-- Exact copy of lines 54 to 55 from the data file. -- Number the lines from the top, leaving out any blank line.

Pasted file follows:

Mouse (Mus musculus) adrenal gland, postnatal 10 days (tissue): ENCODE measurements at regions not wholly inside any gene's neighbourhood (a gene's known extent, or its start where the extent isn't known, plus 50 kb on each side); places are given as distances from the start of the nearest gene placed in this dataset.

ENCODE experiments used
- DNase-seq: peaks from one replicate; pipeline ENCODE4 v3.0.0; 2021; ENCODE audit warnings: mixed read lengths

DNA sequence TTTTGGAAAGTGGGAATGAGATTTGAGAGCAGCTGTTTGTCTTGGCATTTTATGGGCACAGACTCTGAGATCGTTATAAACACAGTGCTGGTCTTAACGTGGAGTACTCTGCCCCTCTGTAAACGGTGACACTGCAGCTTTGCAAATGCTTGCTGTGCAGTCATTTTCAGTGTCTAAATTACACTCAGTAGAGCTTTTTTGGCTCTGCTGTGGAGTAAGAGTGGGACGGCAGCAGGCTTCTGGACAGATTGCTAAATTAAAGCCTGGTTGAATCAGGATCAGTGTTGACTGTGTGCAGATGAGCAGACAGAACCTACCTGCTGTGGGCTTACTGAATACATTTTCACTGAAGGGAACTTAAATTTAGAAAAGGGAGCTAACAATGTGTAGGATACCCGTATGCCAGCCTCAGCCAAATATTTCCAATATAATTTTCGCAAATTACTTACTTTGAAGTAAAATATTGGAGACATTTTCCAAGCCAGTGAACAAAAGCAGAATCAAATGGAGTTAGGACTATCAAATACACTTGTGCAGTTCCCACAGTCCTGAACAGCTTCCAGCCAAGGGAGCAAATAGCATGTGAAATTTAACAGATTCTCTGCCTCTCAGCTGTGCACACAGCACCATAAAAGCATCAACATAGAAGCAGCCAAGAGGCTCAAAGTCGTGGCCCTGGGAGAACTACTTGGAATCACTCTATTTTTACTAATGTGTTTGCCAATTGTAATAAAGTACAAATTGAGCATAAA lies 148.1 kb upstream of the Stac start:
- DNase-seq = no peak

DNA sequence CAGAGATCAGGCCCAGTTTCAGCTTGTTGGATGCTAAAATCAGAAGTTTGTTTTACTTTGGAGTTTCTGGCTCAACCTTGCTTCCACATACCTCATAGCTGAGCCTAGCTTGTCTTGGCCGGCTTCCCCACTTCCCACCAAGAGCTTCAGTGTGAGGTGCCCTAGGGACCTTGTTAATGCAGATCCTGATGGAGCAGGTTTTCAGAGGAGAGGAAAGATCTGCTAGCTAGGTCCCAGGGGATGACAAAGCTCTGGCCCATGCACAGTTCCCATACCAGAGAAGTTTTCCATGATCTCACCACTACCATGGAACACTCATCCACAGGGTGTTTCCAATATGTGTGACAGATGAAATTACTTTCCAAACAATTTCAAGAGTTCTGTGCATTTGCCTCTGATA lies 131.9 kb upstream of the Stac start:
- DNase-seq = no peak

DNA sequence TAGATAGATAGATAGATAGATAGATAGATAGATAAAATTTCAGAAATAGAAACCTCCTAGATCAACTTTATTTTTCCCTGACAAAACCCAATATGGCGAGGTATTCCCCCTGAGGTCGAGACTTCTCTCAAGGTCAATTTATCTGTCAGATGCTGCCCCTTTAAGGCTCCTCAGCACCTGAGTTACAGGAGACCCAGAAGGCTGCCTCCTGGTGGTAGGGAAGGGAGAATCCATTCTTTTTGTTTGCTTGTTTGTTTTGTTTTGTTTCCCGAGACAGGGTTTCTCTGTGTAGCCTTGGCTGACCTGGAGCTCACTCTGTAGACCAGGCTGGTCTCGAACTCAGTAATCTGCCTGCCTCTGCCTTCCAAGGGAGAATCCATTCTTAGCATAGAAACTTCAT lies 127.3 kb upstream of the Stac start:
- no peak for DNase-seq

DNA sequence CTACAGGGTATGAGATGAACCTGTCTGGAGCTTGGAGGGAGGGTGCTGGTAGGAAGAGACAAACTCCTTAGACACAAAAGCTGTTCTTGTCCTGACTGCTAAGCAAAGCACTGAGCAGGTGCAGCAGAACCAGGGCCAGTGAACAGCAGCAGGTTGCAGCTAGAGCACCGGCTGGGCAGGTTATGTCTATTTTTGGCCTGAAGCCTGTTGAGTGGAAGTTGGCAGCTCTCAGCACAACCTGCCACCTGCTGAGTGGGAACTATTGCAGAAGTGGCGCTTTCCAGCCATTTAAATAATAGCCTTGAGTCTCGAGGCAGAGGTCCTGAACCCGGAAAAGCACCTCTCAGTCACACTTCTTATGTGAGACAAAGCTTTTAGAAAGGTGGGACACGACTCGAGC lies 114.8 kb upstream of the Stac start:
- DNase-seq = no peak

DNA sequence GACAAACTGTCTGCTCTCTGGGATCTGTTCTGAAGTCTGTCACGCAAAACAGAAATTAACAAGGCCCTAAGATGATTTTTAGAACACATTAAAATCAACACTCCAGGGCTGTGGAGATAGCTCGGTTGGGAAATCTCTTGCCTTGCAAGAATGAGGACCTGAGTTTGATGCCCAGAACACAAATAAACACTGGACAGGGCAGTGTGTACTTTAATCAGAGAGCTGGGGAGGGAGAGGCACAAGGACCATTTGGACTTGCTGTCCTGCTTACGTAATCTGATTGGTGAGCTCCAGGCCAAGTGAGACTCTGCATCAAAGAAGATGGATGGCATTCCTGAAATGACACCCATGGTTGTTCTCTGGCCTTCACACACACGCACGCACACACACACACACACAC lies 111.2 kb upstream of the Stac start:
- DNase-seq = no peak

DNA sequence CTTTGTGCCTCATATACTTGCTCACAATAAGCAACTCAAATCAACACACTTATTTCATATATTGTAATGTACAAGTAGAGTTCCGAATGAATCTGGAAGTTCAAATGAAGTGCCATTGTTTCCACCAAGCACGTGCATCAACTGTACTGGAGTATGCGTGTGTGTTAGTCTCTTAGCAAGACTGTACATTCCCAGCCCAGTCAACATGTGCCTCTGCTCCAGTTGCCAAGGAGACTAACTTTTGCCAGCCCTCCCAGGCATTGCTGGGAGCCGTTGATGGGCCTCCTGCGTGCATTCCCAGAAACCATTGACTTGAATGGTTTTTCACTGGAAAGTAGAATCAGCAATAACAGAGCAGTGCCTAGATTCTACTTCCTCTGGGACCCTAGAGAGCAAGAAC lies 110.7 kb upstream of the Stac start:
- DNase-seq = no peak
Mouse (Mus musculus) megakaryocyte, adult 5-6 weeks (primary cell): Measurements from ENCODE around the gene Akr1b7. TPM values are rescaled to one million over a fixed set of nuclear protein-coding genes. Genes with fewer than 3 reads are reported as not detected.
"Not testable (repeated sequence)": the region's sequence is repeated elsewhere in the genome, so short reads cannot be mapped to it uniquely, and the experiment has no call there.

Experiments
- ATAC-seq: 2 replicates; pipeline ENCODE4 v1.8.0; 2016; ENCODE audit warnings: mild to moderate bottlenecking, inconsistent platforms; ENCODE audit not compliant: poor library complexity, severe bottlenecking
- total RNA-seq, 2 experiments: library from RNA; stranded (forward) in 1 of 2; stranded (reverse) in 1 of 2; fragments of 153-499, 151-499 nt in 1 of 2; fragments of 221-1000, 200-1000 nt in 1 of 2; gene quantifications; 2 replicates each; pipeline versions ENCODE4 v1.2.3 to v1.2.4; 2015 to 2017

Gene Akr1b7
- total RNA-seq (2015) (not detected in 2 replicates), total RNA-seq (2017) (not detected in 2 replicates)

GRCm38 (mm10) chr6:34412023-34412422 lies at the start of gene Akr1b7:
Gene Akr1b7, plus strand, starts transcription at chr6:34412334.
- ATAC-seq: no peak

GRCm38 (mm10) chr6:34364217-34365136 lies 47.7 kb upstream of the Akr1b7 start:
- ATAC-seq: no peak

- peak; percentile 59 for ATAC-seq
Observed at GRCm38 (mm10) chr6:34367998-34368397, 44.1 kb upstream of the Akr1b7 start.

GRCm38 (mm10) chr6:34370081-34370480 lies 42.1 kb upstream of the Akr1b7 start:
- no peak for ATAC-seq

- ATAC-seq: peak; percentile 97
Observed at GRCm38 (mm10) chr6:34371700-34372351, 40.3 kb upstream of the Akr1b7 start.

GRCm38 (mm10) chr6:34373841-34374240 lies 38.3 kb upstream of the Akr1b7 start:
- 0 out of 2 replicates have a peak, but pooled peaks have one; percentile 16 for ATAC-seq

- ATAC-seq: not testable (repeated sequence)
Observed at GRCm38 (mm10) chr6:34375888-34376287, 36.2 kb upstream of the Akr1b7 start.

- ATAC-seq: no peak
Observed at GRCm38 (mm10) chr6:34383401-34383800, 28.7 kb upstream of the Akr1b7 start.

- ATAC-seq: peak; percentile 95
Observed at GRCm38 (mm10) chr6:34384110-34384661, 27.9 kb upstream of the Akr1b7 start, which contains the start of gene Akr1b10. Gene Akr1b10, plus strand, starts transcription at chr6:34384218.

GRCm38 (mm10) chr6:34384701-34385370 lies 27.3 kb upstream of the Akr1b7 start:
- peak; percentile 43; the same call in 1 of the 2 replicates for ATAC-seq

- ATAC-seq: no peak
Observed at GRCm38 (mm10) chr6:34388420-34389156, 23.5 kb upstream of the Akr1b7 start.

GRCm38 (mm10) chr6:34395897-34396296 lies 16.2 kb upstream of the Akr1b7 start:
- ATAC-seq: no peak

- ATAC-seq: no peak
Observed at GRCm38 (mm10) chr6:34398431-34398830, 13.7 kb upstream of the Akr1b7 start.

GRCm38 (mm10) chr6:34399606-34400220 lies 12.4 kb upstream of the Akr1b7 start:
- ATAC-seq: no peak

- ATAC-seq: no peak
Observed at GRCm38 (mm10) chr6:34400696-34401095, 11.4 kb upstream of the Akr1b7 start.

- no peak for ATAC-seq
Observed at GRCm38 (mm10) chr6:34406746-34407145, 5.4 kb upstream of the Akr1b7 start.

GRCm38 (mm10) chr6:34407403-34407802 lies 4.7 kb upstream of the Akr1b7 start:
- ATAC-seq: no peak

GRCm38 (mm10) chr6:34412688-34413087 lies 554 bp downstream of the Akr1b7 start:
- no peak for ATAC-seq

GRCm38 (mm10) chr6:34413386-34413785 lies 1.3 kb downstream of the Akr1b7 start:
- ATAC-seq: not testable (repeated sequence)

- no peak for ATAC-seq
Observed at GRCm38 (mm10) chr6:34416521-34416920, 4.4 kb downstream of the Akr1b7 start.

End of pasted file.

- no peak for ATAC-seq
Observed at GRCm38 (mm10) chr6:34406746-34407145, 5.4 kb upstream of the Akr1b7 start.